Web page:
Jul 31, 2011 rated it liked it
The hackers and painters link is tenuous at best, and I didn't find much of the stuff in here revolutionary, but it was published in 2004 and I tend to agree with most of it. It seems to be mostly geared toward inspiring nerds to make more conscious decisions in the career, be it starting a business or otherwise even if it does claim to be aimed at anyone interested in learning about software and software systems. All that said, Graham is a decent writer. He adopts an authoritative tone which pe ...more
Dec 29, 2007 rated it did not like it
I'm sorry to say that I don't quite like the idea of disjointed , independent chapters. It kills my motivation to read this book (anyway, who cares about spam algorithms, at least have a little motivation and introduction!) . The content are good, but if you've followed the silicon valley stories long enough, this book is just like a repetition without (well, may be a bit ) new ideas being introduced. I was expecting more breakthrough stuff coming out of the book, but I'm disappointed. ...more
Jan 16, 2010 rated it did not like it
Shelves: didn-t-finish
Often after I read a book I think about what it would be like to meet the author and talk about the book with him or her. I have no desire to meet Paul Graham. He sounds so arrogant and pontificates so much about things he really doesn't know much about that I can't imagine talking to him. I agree with David's review below. ...more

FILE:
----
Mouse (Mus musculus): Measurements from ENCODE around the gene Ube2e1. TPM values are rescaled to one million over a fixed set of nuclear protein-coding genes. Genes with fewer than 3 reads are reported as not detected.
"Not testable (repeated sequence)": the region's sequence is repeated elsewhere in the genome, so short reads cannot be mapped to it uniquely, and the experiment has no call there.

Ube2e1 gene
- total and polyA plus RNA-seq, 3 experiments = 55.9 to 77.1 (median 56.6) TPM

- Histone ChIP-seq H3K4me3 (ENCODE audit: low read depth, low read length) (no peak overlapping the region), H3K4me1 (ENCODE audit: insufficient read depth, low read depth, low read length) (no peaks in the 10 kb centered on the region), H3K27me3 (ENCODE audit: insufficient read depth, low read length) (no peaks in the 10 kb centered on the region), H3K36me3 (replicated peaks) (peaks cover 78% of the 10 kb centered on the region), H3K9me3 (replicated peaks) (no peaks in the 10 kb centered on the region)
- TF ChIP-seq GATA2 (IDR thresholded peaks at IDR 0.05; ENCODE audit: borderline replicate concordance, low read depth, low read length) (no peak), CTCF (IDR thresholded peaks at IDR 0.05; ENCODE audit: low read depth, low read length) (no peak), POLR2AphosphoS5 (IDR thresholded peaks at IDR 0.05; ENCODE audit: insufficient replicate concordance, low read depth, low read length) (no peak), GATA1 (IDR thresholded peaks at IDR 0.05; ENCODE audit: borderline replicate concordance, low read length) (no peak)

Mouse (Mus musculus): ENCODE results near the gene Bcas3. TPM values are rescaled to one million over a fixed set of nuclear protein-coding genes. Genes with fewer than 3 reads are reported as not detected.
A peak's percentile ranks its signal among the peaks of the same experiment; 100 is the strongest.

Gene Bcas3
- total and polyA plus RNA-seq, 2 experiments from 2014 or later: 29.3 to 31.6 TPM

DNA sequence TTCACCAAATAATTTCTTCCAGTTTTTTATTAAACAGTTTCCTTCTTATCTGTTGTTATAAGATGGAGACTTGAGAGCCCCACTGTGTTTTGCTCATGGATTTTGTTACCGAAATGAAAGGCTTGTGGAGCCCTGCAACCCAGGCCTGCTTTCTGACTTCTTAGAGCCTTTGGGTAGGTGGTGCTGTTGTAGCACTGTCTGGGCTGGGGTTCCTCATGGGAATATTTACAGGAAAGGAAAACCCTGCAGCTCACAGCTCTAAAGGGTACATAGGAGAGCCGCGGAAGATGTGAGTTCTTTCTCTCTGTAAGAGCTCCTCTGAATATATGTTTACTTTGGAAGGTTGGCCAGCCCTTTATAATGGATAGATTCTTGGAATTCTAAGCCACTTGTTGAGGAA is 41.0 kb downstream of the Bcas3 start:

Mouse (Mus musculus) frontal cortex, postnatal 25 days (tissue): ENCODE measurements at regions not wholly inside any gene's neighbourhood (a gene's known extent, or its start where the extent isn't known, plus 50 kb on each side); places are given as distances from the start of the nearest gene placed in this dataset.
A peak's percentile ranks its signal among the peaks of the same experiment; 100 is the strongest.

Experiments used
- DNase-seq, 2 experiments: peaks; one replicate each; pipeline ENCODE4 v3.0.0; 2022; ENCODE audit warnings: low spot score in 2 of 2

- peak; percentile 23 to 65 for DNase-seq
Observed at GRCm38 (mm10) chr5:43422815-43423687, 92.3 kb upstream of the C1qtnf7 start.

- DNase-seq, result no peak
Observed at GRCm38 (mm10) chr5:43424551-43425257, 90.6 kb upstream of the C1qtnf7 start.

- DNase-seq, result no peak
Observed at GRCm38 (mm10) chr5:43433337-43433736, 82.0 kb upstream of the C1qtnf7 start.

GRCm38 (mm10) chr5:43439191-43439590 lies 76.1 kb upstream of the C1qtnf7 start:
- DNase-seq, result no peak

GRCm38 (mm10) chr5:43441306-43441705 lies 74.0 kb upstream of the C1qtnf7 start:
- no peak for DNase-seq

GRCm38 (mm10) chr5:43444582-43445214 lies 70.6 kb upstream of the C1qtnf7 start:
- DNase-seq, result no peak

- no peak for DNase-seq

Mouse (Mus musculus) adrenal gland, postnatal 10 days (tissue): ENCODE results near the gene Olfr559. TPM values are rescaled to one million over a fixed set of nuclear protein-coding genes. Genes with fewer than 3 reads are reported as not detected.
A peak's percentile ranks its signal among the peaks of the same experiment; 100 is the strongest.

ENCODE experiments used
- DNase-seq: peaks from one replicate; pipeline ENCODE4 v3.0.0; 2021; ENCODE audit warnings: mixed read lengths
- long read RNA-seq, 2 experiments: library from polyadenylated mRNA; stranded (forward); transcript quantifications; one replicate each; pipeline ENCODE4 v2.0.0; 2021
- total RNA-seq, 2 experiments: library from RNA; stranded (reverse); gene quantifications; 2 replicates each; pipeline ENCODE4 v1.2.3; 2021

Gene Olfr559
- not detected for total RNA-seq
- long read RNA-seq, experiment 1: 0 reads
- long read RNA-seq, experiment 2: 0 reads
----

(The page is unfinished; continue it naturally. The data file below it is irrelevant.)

Ilya Ivanov
Jul 09, 2017 rated it it was amazing
Great book, not only for developers. You don't need to agree with all Paul's points (I certainly didn't) in order to appreciate courage and creativity of authors ideas. ...more
Nov 06, 2019 rated it it was ok
I just like the 2 chapters of this book. These two chapters are worth to read.
They are: 6. How to Make Wealth & 7. Mind the Gap (The Daddy Model of Wealth).
Highly Recommended.
Yevgeniy Brikman
Aug 14, 2011 rated it really liked it
A great read for all programmers and anyone interested in software. I don't agree with everything in the book, bit there are some terrific insights here. Some of my favorite quotes:

A programming language is for thinking of programs, not for expressing programs you've already thought of. pg 22

Programmers were seen as technicians who translated the visions (if that is the word) of product managers into code. pg 23

Software has to be designed by hackers who understand design, not designers who know
Jun 22, 2018 rated it it was amazing  ·  review of another edition
Shelves: worth-re-read
All ideas are great. One about school struck me -- the school system was mostly used as an elaborate baby sitting system. Children do not have to inherently wait until age 18 to learn about calculus. Teenagers have been productive (even prolific) in production and creation, from apprentice to creative activities such as hacking, when they are unshackled from the school system's dictated pace.

This idea shook me from the illusion people placed on doing well in school - which is set at learning pac
Tommy Collison
Nov 25, 2010 rated it it was amazing
Paul Graham is a fiercely intelligent human being and Hackers and Painters is a fantastic set of essays from the most astute author of our time. What really strikes you about PG's writing is not the tone or the atmosphere or anything else that we look for in other novels, it's the fact that everything he writes is right, and as such, the back cover is absolutely correct: the "Why are Nerds Unpopular?" essay is worth the price of admission alone. ...more